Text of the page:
Tonight it was still, cold and clear up at Taizé and a goodly number of people had gathered for the Christmas service. The nativity scene is almost complete with the addition of baby Jesus to the crib. The Three Kings will take another couple of weeks to arrive, coming from afar as they do.
The nearby villages also make great effort to present their tableaux. The prize for originality must go to the village of Confrançon for their depiction of the manger scene. On the roof of the stable is one of the storks from Cormatin Chateau carrying the awaited baby in its beak. The baby is actually a Smurf. The storks have been rather busy this year as there are quite a lot of Smurfs in Cormatin too.
Happy Christmas to everyone!
There’s a little oasis of calm between Christmas and New Year. There’s no such thing as Boxing Day here; I’m always surprised to go out on Boxing Day morning to find everybody working as usual. Likewise New Year doesn’t drag on interminably as I remember it in rural Scotland.
With the urgency of Christmas gone (too late now to remember who you should have sent cards to) we can enjoy the Christmas period at leisure.
A walk to Taizé
Yesterday we went off with a group of friends for a walk up to Taizé. We found it deserted as the brothers have gone off to Strasbourg for their yearly gathering. Nobody was there but the virgin mother with child and kneeling shepherds, and the hens. The Three Kings had felt it safe to move from the shelter of the hens’ enclosure and had inched nearer the crib.
Mâcon at night
In the evening we went for a stroll around Mâcon to see the Christmas lights. Mostly in silver and gold, they were rather sophisticated.
We stayed for a while watching the children enjoying the ice rink on the Quai Lamartine. Well not ice exactly but Teflon. Much smoother than ice and there’s no getting a cold wet bottom when you fall.
The ice rink on the Quai Lamartine
Each of the roundabouts in Mâcon was beautifully decorated even though some of the themes were not particularly Christmassy. Here’s a very springlike golden bunny with daisies!
It’s time to look back on the year. Chris is getting together some photos of a few of the events we have enjoyed in Cortambert during 2013. Soon to appear on www.cortambert.eu.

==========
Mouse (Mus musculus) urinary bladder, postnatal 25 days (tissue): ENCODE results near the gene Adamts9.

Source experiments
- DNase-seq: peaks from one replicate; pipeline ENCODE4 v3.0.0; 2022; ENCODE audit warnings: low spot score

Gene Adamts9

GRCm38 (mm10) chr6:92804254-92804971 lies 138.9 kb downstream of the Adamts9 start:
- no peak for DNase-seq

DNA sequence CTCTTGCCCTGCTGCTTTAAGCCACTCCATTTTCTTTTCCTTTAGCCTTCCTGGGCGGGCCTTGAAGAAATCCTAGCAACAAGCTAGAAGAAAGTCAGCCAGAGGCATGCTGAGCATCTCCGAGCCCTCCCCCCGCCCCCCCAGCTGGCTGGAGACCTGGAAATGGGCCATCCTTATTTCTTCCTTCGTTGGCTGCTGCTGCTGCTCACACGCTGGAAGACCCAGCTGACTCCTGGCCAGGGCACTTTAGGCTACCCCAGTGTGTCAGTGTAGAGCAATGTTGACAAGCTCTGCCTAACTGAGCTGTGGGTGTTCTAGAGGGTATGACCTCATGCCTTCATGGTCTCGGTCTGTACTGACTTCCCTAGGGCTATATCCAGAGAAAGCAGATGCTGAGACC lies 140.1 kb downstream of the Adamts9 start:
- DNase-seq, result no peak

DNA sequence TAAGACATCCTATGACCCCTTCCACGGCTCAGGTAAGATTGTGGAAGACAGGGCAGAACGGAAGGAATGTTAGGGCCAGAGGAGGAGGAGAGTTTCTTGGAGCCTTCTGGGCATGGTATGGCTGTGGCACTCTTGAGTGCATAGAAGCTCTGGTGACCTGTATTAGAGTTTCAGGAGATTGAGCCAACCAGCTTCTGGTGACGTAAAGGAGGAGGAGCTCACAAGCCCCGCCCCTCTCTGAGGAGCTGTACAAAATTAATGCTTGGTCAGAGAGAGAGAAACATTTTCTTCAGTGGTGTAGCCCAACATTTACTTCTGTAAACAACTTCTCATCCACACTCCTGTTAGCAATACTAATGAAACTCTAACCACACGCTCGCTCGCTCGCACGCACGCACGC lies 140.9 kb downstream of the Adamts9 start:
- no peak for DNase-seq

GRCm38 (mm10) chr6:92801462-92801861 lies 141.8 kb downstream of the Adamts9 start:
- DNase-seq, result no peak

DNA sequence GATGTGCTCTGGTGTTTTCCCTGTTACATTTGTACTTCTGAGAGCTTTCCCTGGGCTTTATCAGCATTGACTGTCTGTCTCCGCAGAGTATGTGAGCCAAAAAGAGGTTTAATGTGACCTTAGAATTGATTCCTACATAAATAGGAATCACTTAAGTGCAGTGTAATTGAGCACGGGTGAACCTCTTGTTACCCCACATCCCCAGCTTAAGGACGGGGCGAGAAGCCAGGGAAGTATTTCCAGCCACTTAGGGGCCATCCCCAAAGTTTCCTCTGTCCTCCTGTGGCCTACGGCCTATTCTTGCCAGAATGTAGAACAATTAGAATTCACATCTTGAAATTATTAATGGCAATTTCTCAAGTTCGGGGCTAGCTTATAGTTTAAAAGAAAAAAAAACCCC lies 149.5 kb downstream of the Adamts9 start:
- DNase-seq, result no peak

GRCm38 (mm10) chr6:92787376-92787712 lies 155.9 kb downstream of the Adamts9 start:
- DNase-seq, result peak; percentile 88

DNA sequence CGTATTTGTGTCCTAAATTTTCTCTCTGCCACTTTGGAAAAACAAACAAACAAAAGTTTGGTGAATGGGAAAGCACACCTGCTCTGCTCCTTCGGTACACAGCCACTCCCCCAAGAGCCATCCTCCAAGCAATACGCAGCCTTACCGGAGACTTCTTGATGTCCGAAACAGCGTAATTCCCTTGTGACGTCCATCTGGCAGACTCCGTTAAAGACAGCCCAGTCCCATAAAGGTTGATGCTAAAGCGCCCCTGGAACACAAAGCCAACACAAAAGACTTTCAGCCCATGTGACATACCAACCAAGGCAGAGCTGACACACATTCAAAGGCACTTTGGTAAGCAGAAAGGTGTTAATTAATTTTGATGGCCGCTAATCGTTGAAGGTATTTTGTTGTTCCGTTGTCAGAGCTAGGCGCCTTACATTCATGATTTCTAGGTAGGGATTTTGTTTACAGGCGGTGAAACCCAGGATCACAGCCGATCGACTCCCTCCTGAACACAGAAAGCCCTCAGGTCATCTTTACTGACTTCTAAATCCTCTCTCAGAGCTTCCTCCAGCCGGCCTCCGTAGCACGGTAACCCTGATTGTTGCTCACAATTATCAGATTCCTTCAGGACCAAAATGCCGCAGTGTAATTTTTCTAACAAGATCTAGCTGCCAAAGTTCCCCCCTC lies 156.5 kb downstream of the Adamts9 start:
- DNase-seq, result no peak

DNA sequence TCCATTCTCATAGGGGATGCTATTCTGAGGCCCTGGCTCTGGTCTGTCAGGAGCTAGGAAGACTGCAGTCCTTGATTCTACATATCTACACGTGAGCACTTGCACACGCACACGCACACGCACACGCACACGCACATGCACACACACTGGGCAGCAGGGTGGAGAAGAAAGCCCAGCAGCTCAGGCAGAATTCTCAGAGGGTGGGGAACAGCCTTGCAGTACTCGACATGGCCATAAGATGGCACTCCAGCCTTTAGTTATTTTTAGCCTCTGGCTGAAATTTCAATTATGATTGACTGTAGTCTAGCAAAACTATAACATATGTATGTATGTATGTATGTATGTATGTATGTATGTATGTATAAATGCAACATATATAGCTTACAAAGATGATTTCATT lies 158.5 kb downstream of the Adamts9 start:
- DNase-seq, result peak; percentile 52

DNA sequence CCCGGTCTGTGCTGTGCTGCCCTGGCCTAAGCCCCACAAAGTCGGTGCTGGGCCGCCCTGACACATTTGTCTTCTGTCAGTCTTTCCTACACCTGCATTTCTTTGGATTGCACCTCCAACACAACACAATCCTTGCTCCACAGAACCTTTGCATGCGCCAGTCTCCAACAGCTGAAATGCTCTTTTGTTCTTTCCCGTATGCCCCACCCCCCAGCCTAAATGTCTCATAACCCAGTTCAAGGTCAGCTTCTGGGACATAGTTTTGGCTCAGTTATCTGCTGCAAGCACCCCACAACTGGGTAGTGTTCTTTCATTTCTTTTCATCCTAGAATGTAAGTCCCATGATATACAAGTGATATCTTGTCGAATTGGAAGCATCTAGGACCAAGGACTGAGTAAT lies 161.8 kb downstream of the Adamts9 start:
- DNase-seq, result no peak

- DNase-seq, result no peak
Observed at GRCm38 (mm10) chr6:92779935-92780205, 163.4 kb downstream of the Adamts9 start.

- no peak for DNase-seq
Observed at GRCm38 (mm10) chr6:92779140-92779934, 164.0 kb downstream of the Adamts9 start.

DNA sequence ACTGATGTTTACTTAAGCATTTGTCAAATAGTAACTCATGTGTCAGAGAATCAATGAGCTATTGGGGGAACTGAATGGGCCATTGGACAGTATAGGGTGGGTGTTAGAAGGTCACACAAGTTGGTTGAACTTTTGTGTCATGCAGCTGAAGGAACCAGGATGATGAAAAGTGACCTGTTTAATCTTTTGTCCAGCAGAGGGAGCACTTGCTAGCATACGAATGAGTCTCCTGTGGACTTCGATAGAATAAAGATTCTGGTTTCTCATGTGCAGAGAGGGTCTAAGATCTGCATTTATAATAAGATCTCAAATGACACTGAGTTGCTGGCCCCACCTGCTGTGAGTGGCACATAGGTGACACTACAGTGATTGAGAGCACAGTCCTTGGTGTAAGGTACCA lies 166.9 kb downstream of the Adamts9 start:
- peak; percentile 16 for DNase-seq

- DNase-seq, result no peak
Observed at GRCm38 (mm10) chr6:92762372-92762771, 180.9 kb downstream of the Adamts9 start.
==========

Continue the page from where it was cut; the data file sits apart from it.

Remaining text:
Here’s wishing you all a happy and prosperous New Year for 2014!
I thought I might keep my head under the duvet until it’s all over. I’ve always found horrible things happen at Christmas, both on a personal and an international scale. So we try not to travel at Christmas and encourage family to visit in summer instead. This Christmas we have the storms, not as bad here as in northern France and the UK but I would think we won’t get a visit from Father Christmas as he will be grounded.
The Three Wise Men sheltering from the wind
Going to Taizé for the Christmas service tonight was well worth battling against the weather. On the hill the wind was trying to tear off the roof off the Church. The Three Wise Men had been inching their way towards the crib all week and had wisely taken shelter in the enclosure under the heatlamp with the hens. But Mary looked unperturbed, sitting beside her tiny infant.
The nativity scene at Taizé
I’m sure the jinx on Christmas will be offset tomorrow as we are joining a local family for a Christmas meal and games. Until then, under the duvet again!
ps In the New Year we have been walking in the woods at Mont Saint-Romain and seeing some of the damage from the wind on Christmas Eve. There has been a domino effect with the wind cutting a swathe through the forest bringing down both beech and pine.
The paths have been cleared but there are more trees hung up precariously on their neighbours which will come down in the next wind.
Today is the first Sunday in Advent, the time of expectation and preparation for the celebration of the birth of Jesus. So what’s better than to go to Taizé to see the beginnings of this year’s nativity scene.
No Wise Men on camels yet, nor shepherds. They will come later. And no baby. But Mary was very expectant, sitting on a stool while Joseph held the donkey. There were not just cardboard models….
A real donkey was corralled nearby, and chickens in the straw under an old cart. The two sheep were happy to be patted in return for pieces of bread.
An icy wind was blowing on the hill so we didn’t stay long and went down to Cormatin to look at the work of Les Oiseaux Rares, a group of artists based in Cormatin. Amongst them was Patrick Balleriaud whom we have often seen busy drawing portraits at Cluny market. He was interested to know we owned La Maison du Curé as the old Curé had conducted both his baptism and his marriage.
More local artistic talent was to be appreciated at St Gengoux le National. The Mères Noel are a group of 22 women artists who are celebrating their 30th year of exhibitions. There are an amazing number of potters and painters in the Clunisois area.
We will go back now and again to see how the nativity scene is progressing. We are planning a post Christmas walk there on 29th December to see the final version. Details to be posted later on www.cortambert.eu.